On April 25th, 1792, Claude Joseph Rouget de Lisle composed “La Marseillaise” the song destined to become the French national anthem. Rouget composed the song as a rallying cry as Prussian and Austrian armies marched on France. The song became the French national anthem on Bastille Day, 1795. However, Napoleon I banned it during his reign. It was re-instated in 1879.

The French National Convention adopted La Marseillaise as the Republic’s anthem in 1795. The song acquired its nickname after being sung in Paris by volunteers from Marseille marching to the capital. The song is the first example of the “European march” anthemic style. The anthem’s evocative melody and lyrics have led to its widespread use as a song of revolution and its incorporation into many pieces of classical and popular music.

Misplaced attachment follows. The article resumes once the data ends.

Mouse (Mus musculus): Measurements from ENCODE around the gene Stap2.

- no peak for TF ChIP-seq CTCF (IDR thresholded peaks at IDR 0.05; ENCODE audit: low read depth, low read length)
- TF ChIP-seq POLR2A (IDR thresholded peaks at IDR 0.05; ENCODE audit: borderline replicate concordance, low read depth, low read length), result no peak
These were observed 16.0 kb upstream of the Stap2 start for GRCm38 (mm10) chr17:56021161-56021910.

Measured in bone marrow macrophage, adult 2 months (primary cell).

The Convention accepted La Marseillaise as the French national anthem in a decree passed on 14 July 1795, making it France’s first anthem. It later lost this status under Napolean I, and the song was banned outright by Louis XVIII and Charles X, being re-instated only briefly after the July Revolution of 1830.

During the nineteenth and early twentieth centuries, “La Marseillaise” was recognised as the anthem of the international revolutionary movement; as such, it was adopted by the Paris Commune in 1871, albeit with new lyrics under the title “La marseillaise de la Commune”. Eight years later, in 1879, it was restored as France’s national anthem, and has remained so ever since.